In contrast, divine magic is generally accepted by the people in Balin’s Holt. It saved their ancestors from the dragon, Kenderax, and they have continued to trust completely in it. Detect spells are still not allowed by divine casters. It is believed that if evil is to be punished it must reveal itself in an obvious manner first. The temple in Balin’s Holt is large enough for two times the 6,000 people who live there and services are attended by almost everybody in the city on every holiday and full moon.

Balin’s Holt has a port on the Black Lake where trade is done with the other small towns to the north and with the large cities to the south. The lake is black because of the charcoal deposits created during the Titanomachy just upriver. This doesn’t taint the water, but instead acts as a filter for the water making it very clean. The people of Balin’s Holt are offended at the smell of most people in the rest of the world because they bath at least every three days. The charcoal also fertilizes the ground near the lake making Balin’s Holt’s crops larger and juicier than any other city’s. The specialties of the town are root vegetables and squash.

A thieves guild was formed in Balin’s Holt by Terry. It was sanctioned by the town as long as they did not steal from anybody poor, were seen while stealing, or if any tax money was taken. Since Terry’s death and Balin’s eventual departure from the council the thieves guild has become more of a scientists guild. They are no longer allowed to steal things in any way at all. The thieves now research new technologies that will benefit the public.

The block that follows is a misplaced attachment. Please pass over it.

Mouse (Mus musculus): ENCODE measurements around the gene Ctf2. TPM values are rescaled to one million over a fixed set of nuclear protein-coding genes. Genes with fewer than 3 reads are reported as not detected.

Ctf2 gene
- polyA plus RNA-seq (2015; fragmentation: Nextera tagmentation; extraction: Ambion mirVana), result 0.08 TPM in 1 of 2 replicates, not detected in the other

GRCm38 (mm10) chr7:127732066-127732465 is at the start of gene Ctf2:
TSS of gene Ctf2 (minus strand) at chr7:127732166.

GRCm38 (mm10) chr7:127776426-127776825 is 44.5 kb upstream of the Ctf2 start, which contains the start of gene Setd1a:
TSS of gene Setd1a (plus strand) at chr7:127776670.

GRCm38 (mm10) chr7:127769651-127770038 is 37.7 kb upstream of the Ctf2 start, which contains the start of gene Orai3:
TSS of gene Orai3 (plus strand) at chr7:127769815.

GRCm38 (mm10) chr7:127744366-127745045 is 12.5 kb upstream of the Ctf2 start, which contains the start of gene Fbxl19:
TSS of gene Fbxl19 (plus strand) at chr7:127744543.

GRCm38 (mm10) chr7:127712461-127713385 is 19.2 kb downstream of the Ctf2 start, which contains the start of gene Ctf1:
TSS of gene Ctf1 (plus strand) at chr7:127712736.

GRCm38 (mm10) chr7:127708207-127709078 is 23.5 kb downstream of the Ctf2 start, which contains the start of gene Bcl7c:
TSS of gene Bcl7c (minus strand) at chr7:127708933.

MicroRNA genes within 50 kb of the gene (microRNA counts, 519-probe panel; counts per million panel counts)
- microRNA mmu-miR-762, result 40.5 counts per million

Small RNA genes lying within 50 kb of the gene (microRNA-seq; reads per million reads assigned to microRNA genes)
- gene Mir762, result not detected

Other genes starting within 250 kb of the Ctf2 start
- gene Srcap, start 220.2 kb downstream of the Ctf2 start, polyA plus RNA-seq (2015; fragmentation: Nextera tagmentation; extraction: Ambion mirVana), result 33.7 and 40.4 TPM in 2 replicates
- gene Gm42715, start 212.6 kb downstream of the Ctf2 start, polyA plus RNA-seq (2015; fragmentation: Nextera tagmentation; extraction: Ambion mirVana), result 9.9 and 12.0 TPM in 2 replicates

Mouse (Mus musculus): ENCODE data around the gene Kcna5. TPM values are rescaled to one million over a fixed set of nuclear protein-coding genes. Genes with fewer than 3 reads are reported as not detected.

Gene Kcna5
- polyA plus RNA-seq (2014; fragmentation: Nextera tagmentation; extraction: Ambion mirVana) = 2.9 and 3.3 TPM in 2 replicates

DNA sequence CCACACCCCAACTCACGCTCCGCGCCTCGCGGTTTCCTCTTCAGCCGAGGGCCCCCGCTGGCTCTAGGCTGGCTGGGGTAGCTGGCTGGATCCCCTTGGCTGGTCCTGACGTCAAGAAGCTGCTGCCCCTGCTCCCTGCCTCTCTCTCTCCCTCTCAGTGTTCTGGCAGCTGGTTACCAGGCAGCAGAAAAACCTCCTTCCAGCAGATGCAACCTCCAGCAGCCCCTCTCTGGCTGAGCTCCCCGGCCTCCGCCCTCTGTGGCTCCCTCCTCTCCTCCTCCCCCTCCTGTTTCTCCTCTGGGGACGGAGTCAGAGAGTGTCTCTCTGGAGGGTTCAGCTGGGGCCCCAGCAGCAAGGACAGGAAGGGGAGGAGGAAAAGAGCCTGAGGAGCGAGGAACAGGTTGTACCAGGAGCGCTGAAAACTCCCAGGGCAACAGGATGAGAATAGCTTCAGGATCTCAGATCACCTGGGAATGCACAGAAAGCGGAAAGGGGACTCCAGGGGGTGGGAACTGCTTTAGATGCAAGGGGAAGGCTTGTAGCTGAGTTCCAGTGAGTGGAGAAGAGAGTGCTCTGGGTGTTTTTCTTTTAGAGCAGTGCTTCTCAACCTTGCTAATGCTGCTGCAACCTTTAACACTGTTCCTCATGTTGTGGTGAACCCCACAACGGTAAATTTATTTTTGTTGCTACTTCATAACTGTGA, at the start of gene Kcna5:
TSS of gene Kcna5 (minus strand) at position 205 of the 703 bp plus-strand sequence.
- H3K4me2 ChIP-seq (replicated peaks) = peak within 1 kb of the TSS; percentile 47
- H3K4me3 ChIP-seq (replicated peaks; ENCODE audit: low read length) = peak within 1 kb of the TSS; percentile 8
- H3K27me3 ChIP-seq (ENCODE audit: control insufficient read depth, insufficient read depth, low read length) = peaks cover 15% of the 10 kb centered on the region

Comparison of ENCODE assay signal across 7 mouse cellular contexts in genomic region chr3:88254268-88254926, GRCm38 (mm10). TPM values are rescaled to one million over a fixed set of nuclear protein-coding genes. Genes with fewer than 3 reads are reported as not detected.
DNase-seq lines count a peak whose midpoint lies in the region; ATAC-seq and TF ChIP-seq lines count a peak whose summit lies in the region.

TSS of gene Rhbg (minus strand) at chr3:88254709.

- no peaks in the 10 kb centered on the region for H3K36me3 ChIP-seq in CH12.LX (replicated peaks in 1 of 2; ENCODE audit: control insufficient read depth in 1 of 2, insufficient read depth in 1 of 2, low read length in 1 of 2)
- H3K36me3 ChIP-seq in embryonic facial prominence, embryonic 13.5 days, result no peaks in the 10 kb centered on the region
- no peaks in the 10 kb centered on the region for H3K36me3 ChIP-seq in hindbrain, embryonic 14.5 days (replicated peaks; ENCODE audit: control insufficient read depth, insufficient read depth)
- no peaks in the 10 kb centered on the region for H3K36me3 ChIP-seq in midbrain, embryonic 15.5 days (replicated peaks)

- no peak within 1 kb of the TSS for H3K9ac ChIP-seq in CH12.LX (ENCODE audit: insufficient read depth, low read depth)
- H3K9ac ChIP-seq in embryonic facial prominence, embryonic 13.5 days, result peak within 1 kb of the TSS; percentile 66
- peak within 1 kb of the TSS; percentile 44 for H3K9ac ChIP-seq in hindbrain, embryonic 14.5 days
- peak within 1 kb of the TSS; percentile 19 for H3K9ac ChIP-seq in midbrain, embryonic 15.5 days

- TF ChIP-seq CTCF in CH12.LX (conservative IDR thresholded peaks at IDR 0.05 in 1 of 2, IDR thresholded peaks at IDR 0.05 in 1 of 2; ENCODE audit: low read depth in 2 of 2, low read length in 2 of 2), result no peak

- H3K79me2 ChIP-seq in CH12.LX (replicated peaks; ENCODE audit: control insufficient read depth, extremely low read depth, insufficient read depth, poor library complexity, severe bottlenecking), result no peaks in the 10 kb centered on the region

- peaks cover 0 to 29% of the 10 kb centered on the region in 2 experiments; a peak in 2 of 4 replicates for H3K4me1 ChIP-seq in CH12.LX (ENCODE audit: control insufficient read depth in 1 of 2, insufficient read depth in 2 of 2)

Many works of art are produced in Balin’s Holt. The city’s most famous piece is in the center plaza. It is a large painted marble miniature of the battle in which Kenderax was slain. The whole thing is fifty feet in diameter with each man in it being about a foot tall. Other masterpieces can be seen throughout the city and many people who wish to be artists for their trade come here to be indentured.

Recent Survey on Attitudes Towards Jews

One of my Jewish friends posted a New York Times article on Facebook recently.

The article is about a survey conducted by the Anti-Defamation League over the past year and released last week on world-wide attitudes towards Jews.

I encourage you to look at the survey results yourself at this the link.

The results can be looked at in an interactive Javascript or in PDF labeled as “Executive Summary” at the top right of the page.